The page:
[T]he current exemption continues to create significant uncertainty for researchers around what kinds of post circumvention conduct—like scholarship and criticism—may impact the applicability of Section 1201. Additionally, the current exemption imports uncertainty from legal regimes outside of copyright law—such as the Computer Fraud and Abuse Act (CFAA)—creating additional confusion for security researchers and unnecessary complexity for the Office in administering these rules.

Accordingly, "to guarantee that researchers can continue to engage in beneficial, non-infringing good-faith security research," they proposed that several technical sections of Section 1201 be removed. (Those provisions concern how copyrighted information may be used by security researchers and the relationship of the DMCA to other statutes, including particularly the Consumer Fraud and Abuse Act.)

Under the DMCA, the Register of Copyrights (who heads the US Copyright Office) is charged with evaluating requests like that of USTPC and its collaborators and recommending to the Librarian of Congress which proposals should be adopted. A decision by the Librarian, Carla Hayden, is not expected until late 2021 at the earliest.

To learn more about upcoming programs and the work of ACM's Technology Policy groups, follow @ACMpolicy, @USTPC, and @EuropeTPC on Twitter. If you're interested in contributing to the work of ACM's Europe or US Technology Policy Committees, email [email protected].


Become an Ambassador for ACM—You Could Be a Grand Prize Winner!

The Ambassadors for ACM program rewards ACM members like you for encouraging new members to join. Your first-hand experience with ACM's valuable career development and continuous learning programs makes you a perfect envoy to share your ACM experiences with prospective members. The Ambassadors for ACM program offers opportunities for you to earn new prizes, rewards and bonus gifts with each referral. Submit the ACM Referral Form, and your referrals can join ACM at a special discount rate. Our members are our greatest asset. Your support of ACM is critical to our continuing efforts to advance computing as a science and a profession. Please consider becoming an Ambassador for ACM.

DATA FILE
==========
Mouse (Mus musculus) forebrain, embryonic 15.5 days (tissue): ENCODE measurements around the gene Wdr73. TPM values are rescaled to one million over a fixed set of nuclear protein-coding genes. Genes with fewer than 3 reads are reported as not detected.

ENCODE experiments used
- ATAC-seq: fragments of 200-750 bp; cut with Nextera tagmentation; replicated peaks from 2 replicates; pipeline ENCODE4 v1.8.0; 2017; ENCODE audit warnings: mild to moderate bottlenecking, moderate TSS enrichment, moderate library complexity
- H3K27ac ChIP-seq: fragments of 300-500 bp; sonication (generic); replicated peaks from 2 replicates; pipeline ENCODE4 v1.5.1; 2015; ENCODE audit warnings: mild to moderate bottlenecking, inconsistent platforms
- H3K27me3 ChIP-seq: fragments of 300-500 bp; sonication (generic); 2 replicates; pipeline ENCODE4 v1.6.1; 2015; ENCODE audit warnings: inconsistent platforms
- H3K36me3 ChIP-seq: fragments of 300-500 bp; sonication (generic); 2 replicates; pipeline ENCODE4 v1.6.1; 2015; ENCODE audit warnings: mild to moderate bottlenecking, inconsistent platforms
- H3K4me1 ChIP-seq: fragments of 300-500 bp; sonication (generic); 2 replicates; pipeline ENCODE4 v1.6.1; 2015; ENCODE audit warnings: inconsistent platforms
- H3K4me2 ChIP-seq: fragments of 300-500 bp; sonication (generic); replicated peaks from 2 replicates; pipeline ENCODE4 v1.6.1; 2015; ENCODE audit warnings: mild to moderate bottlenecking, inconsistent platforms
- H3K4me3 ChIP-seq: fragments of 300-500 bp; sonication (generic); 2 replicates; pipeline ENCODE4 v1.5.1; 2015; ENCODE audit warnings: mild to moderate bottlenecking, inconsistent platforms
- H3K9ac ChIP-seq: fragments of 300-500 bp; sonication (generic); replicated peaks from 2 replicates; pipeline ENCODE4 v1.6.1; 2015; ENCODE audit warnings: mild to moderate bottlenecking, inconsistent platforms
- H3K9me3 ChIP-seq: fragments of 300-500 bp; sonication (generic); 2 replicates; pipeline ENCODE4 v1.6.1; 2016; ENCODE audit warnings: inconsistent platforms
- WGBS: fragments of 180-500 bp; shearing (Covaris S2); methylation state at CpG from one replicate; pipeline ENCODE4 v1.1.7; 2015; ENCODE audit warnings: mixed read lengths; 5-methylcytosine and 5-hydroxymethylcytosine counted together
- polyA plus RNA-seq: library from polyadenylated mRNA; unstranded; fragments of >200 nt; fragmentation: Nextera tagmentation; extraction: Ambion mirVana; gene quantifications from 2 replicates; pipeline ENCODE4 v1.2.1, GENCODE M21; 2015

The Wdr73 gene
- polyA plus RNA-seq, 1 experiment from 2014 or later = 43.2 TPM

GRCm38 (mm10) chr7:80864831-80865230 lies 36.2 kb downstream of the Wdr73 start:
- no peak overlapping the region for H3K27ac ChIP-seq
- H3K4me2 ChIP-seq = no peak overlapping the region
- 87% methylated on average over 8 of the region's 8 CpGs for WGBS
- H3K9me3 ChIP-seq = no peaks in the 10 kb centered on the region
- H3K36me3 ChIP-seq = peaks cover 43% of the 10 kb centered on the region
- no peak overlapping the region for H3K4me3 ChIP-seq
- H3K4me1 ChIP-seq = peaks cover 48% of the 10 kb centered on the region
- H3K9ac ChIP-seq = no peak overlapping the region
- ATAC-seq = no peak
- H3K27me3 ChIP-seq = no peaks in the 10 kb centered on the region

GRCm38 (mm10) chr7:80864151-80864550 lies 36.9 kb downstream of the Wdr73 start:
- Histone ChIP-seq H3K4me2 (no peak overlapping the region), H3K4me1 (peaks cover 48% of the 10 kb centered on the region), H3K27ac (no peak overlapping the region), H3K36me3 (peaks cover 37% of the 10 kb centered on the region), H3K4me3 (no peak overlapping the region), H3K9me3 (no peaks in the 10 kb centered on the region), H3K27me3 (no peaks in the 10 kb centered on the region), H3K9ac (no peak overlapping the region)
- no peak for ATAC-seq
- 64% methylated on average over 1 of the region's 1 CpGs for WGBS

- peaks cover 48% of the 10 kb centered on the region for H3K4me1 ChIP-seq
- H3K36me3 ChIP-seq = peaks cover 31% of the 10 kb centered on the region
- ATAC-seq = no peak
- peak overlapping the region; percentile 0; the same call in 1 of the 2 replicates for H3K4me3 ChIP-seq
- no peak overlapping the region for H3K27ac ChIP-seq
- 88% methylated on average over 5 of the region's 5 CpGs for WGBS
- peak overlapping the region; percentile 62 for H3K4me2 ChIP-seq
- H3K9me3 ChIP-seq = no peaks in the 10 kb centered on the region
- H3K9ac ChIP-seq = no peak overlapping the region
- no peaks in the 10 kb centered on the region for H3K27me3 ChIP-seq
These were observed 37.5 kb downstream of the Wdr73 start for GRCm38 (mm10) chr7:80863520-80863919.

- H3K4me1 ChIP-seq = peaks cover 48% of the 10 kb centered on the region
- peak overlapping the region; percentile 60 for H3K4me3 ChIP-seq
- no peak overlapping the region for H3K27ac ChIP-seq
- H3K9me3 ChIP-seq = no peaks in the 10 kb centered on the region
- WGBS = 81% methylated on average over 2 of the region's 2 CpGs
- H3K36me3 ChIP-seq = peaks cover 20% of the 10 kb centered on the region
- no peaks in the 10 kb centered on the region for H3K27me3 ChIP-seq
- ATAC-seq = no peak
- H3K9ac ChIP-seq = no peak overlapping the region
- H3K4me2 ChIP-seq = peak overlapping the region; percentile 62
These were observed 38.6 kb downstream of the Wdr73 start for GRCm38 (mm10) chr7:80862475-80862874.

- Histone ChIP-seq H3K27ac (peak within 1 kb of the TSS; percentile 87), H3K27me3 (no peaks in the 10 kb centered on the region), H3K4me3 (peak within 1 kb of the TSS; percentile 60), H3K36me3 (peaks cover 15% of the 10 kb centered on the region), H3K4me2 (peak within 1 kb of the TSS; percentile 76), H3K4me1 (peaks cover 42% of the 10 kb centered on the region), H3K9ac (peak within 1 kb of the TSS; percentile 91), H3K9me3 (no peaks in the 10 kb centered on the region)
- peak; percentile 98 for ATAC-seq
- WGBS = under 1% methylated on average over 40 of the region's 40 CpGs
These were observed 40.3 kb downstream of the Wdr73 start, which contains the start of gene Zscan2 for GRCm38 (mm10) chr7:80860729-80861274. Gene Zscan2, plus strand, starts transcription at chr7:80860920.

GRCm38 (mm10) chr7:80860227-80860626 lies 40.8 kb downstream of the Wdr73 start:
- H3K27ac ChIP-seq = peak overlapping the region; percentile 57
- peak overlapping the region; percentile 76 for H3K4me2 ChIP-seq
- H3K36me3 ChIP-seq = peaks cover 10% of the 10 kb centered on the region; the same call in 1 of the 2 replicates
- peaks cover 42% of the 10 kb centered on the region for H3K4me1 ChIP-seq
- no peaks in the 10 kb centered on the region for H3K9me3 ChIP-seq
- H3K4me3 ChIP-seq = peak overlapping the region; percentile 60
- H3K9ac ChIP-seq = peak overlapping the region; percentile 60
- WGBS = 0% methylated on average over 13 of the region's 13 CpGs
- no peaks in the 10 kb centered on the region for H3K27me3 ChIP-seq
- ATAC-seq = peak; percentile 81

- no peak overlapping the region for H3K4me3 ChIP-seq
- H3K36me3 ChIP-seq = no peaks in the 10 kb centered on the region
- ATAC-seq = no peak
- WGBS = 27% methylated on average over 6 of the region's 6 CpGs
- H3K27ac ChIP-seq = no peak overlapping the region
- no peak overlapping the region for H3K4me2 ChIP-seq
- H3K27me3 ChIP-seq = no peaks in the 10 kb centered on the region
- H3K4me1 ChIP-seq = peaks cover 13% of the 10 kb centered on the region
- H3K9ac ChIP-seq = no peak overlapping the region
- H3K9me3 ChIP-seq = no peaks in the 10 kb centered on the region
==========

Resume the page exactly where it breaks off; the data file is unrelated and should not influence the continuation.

ACM's Discounts and Special Offers Program is our way of saying "Thanks!" to our members by providing you with discounts on the goods and services you need, want and use. Save on insurance, software/hardware, careers and conferences, magazines, books and journals, travel, financial products, and general consumer products.

ACM Academic Membership Option

The ACM Academic Department Membership option allows universities and colleges to provide ACM Professional Membership to their faculty at a greatly reduced collective cost. ACM offers a membership for academic department faculty at the cost of $49 per person, more than half off the standard ACM professional membership fee of $99 per year. Through this program, each faculty member will receive all the benefits of individual professional ACM membership, including Communications of the ACM, member rates to ACM Special Interest Group conferences, member subscription rates to ACM journals, and much more. To learn more, visit the ACM Academic Department Membership page or contact Cindy Ryan.